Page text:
Is it by chance that we celebrate the feast of the Body and Blood of Christ on the Sunday immediately following the feast of the Trinity? Or maybe there is something more to it?
There is a famous icon written by the Russian iconographer Andrei Rublev. It is known as the icon of the Trinity. The icon’s original title was, and in fact still is, known as “The Hospitality of Abraham” and was written in 1411. The story of Abraham and Sarah’s generous hospitality to three visitors who came to them by the oaks of Mamre is told in Genesis 18.
An examination of this icon suggests (to me at least) that there is an intimate relationship between the Trinity and Eucharist. As the icon is written the three persons are seated around a table in an attitude of harmony and peace; the very lines of the icon create a circle within which the unity of the persons, the manner of their presence to one another, is visible. At the focal point of the icon there is a cup between them on the table. It is a wonderful use of symbol and suggestion. The Trinity hints at the Eucharist. It is as if the divine persons were saying: be one with one another as we are one. (See John 17:21) To make the invitation even clearer, there is an empty place at the table.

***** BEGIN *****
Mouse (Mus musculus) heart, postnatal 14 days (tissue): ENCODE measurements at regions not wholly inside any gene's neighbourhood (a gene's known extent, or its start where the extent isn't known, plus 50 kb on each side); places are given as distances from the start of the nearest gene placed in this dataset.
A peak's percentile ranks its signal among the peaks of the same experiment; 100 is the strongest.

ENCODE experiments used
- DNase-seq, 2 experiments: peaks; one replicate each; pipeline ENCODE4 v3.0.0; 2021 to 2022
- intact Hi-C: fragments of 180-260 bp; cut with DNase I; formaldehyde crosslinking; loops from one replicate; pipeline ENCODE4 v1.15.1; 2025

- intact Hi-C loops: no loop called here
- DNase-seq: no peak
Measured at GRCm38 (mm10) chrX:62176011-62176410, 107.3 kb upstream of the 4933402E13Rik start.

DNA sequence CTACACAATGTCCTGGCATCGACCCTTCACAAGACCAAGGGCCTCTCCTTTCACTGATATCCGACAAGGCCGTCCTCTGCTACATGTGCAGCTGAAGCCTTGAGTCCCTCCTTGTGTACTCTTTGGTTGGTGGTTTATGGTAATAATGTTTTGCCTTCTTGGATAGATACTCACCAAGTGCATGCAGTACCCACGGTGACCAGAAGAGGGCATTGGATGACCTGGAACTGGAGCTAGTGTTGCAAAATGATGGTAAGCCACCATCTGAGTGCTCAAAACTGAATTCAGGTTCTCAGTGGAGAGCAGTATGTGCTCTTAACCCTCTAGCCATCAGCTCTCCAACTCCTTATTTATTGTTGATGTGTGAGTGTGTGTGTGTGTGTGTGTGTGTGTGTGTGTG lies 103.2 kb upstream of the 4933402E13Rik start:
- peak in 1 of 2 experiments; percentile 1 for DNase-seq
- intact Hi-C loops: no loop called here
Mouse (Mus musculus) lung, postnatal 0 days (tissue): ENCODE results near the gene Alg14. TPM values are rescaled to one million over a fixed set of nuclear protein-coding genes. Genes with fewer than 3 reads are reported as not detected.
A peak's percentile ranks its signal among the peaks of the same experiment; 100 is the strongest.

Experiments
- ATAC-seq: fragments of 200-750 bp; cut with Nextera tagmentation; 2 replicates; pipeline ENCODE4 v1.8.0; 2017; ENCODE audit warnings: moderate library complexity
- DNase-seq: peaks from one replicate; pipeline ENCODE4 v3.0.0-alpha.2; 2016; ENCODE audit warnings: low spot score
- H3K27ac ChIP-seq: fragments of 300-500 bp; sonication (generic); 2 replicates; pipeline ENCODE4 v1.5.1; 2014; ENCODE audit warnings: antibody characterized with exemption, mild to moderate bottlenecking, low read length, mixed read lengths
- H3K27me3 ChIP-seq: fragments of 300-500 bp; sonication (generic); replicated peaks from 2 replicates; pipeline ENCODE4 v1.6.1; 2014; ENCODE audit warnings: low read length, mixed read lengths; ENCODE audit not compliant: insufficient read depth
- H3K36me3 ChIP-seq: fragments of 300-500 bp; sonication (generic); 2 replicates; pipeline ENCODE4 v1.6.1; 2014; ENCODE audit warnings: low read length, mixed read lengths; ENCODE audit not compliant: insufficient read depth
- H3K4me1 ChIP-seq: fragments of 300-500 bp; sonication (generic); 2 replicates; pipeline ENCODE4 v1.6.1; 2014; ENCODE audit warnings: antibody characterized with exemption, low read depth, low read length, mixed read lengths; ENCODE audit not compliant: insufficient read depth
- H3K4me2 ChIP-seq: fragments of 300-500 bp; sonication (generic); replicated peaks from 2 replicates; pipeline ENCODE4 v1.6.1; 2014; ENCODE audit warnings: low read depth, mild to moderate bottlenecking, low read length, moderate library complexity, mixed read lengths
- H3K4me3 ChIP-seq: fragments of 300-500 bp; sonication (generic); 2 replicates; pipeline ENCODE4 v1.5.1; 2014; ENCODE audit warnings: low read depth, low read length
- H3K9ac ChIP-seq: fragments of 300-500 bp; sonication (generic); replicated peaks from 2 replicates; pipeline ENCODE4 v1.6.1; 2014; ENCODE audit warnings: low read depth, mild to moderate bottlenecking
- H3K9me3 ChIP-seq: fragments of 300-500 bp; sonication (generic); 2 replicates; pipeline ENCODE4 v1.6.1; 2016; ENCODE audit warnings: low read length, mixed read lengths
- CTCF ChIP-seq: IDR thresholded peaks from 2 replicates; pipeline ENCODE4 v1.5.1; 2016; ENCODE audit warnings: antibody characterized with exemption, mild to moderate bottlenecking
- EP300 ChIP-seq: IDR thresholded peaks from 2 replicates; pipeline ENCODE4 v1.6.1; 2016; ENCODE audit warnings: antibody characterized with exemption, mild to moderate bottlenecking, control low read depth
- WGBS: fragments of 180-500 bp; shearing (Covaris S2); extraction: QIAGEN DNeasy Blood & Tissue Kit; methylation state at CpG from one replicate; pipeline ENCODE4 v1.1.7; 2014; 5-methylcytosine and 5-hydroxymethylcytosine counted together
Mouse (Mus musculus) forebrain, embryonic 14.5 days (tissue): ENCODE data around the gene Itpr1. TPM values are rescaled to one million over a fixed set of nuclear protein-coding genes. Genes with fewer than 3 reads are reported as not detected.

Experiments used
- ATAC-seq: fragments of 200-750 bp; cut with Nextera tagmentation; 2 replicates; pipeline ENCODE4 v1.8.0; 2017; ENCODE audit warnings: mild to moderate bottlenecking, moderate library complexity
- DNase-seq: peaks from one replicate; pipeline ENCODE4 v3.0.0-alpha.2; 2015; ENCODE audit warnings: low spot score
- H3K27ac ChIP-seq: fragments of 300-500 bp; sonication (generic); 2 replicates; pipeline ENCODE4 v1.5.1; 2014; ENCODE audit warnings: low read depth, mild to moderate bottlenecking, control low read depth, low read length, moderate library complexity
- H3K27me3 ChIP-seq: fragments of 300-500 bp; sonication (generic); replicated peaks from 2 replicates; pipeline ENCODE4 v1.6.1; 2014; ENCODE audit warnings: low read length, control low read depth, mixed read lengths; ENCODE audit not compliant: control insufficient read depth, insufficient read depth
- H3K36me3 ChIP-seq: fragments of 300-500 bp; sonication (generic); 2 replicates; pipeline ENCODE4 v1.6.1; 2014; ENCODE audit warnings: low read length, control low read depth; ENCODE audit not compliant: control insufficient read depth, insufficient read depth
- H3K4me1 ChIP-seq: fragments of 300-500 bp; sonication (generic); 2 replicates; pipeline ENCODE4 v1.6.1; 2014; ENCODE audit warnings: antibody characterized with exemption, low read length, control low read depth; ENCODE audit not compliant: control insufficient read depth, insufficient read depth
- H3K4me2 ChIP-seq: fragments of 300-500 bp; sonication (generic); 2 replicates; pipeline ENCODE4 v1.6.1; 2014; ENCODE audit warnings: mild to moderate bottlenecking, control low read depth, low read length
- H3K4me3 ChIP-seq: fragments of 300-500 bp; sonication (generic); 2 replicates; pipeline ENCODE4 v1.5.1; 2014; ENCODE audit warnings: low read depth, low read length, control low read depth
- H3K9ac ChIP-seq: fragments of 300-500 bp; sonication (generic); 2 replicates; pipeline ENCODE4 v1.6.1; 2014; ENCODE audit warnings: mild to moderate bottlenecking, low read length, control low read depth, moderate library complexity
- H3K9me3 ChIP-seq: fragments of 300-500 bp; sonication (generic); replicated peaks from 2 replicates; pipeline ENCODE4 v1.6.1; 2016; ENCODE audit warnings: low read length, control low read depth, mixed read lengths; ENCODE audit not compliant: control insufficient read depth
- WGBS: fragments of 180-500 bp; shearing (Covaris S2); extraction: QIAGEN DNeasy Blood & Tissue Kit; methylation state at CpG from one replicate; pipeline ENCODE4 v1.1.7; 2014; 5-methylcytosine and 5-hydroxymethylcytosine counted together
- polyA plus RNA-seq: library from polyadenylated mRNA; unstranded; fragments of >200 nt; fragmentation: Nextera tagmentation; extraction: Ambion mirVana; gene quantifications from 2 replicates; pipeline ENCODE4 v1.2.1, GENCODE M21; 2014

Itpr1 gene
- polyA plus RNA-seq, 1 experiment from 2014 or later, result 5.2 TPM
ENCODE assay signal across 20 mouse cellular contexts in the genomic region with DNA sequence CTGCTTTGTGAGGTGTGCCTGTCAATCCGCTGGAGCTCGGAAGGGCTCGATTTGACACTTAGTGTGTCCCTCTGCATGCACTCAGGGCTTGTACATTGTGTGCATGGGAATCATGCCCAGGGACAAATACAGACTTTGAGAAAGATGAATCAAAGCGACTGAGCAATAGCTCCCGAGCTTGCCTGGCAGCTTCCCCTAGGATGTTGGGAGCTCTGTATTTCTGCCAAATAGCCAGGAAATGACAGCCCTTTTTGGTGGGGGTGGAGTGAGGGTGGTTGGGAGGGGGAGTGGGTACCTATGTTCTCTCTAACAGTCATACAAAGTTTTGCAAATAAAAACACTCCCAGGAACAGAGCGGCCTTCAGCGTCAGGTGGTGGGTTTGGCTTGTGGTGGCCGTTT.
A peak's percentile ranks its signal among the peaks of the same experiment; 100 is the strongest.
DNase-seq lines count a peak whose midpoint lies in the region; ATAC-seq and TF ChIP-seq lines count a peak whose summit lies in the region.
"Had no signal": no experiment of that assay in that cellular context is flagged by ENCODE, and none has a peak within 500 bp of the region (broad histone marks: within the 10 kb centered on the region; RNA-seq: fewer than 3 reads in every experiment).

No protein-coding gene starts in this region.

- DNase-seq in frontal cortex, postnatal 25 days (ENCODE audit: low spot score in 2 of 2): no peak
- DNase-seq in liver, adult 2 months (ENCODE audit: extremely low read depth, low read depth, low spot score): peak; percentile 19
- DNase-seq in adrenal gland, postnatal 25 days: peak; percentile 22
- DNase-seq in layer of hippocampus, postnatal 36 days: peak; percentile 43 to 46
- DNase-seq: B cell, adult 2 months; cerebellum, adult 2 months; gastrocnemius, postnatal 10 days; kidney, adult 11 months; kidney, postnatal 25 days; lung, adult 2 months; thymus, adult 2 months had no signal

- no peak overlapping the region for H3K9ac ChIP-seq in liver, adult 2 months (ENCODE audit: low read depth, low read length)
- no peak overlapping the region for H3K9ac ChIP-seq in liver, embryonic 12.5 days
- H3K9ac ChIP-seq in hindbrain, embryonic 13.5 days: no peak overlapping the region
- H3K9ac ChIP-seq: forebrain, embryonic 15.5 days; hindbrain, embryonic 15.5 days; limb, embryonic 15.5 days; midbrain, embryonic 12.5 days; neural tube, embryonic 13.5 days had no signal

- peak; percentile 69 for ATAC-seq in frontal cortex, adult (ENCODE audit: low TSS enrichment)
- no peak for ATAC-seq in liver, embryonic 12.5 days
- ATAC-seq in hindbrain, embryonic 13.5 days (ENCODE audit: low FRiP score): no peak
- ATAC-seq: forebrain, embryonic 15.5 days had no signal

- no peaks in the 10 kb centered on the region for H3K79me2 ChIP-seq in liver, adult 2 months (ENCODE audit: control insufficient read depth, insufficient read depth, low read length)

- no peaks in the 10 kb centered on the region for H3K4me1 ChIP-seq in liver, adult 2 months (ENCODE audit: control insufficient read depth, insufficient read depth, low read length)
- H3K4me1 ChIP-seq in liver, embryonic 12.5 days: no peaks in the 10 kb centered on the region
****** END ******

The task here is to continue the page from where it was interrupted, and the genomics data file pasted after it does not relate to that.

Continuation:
We are being invited and drawn into the inner life of the Trinity, to sit at that empty place at God’s table. Jesus is the way; the Spirit is the inner urge to move that way. “No one can come to the Father unless the Father draw them” (Jn 6:44). Commenting on this in the fifth century, St Augustine wrote: “He did not say lead, but draw. This ‘violence’ is done to the heart, not to the body…. Believe and you come; love and you are drawn”.